A Springbok, 17 April 2020. Copyright 2020 Forgotten Fields. All rights reserved.

© 2020 Forgotten Fields
I was surprised to spot a Springbok (Antidorcas marsupialis) yesterday, my first sighting of the antelope in the wild. (“Springbok” is Afrikaans for “jump-buck”, pronounced with a trilled “R”, “i” like the “a” in “about” and the “o” in “orange”.)

A Steenbok?

Steenboksberg, 19 October 2018. Copyright 2018 Forgotten Fields. All rights reserved.
Steenboksberg, taken exactly one year ago next Sunday, on 19 October 2018.

It is my custom on Sundays to venture out among the hills just before daylight. Twice now I have spotted on one of the hillsides an antelope browsing.

Though on both occasions it was too distant for an accurate identification, I believe it to be a female Steenbok1 (Raphicerus campestris)2.

I base this solely upon the general shape and colour of the creature—and the name of the nearby mountain, Steenboksberg3 (Steenbok’s Mountain)!

  1. Afrikaans for “stone-buck”, pronounced [steeyin-bok].
  2. Steenbok (Wikipedia)
  3. Afrikaans, pronounced [steeyin-boks-behRCH] with a trilled [RRR] and the [CH] in “loch” (not [ck] but the guttural [kccch]).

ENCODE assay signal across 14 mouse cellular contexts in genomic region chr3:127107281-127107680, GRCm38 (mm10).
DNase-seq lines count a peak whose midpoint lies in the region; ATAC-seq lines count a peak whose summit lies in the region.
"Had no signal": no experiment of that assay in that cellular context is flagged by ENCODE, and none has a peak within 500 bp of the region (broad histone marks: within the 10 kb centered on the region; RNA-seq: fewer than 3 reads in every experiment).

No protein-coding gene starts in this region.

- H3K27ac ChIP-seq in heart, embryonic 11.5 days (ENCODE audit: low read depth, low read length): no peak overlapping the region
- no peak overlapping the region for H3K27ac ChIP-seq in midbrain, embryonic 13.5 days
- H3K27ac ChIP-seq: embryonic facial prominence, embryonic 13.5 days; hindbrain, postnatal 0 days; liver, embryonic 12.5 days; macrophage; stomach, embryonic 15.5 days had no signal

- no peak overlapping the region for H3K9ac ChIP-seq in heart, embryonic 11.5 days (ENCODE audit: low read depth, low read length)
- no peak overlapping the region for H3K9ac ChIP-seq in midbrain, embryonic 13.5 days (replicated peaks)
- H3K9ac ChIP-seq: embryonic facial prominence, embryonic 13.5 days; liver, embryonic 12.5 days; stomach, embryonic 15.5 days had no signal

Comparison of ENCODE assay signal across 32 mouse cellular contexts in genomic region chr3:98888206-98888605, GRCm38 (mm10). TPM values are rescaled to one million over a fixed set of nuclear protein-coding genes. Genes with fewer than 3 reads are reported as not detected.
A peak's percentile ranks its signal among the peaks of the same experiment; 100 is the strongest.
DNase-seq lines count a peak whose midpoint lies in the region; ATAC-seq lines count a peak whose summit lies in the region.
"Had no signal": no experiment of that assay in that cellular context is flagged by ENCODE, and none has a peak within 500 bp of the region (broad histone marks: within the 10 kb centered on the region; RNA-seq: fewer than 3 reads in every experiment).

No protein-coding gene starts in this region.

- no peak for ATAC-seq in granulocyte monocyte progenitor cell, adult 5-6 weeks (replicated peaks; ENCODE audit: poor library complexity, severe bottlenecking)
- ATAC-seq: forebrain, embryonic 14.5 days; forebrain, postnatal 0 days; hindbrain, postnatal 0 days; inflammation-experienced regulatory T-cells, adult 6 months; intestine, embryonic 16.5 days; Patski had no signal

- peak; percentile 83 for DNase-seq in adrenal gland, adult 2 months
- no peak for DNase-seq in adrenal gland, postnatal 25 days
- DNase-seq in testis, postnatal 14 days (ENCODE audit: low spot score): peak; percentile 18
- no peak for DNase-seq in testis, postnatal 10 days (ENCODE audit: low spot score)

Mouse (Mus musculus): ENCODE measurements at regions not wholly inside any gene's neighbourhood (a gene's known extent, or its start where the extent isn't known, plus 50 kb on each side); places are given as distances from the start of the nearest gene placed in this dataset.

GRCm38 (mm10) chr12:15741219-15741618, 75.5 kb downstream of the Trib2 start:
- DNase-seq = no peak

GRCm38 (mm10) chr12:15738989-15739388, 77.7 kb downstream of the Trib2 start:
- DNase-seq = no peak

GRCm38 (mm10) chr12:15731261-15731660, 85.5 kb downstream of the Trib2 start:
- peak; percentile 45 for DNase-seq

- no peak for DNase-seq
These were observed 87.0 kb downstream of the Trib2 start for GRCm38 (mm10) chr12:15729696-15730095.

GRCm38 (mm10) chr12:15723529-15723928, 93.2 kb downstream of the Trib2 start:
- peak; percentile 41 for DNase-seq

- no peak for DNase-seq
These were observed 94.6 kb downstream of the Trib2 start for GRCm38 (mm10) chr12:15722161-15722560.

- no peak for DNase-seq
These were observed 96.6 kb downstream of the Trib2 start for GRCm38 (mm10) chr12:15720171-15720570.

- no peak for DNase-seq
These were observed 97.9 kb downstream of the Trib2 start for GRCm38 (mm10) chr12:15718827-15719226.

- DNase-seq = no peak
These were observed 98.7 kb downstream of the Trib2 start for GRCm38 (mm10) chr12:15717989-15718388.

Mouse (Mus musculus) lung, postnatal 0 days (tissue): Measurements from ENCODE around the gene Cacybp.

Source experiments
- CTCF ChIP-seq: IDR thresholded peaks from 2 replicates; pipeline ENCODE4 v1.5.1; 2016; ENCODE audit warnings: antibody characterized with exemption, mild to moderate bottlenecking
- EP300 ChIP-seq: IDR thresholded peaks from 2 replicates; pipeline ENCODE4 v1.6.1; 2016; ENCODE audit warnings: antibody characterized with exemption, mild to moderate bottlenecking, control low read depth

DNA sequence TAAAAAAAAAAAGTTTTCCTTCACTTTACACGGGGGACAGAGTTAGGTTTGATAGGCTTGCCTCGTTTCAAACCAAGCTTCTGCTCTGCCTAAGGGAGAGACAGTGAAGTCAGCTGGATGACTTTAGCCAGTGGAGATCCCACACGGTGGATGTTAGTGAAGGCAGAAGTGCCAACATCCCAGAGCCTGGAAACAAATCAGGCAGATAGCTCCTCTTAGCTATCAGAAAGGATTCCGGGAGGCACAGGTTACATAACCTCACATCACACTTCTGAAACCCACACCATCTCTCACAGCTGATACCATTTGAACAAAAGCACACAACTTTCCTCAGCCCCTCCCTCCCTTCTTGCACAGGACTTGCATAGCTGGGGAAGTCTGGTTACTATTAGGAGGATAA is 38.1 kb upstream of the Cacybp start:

An Antelope and a Lily

Aandpypie (Gladiolus liliaceus), 19 October 2018. Copyright 2018 Forgotten Fields. All rights reserved.
Gladiolus lileaceus (Taken 19 October 2018)

A delightful fact I neglect to mention is that my beloved Gladiolus liliaceus, commonly known as the Large Brown Afrikaner and Aandpypie1 (“little evening pipe”2), has yet another common Afrikaans name: the Ribbokblom3, that is, the “rhebok flower”!

Whence the name, I can only speculate—perhaps because the rhebok itself is as rare, or that both are found on hillsides and are brownish-grey? Nonetheless, what are the odds that two of my favourite things—an antelope and a lily—should be thus connected!

  1. [aahnd-paypee]
  2. After the flower that opens at night.
  3. [Ribbok-blom] with a trilled “R” and a short [awh] version of the “o” in “or”.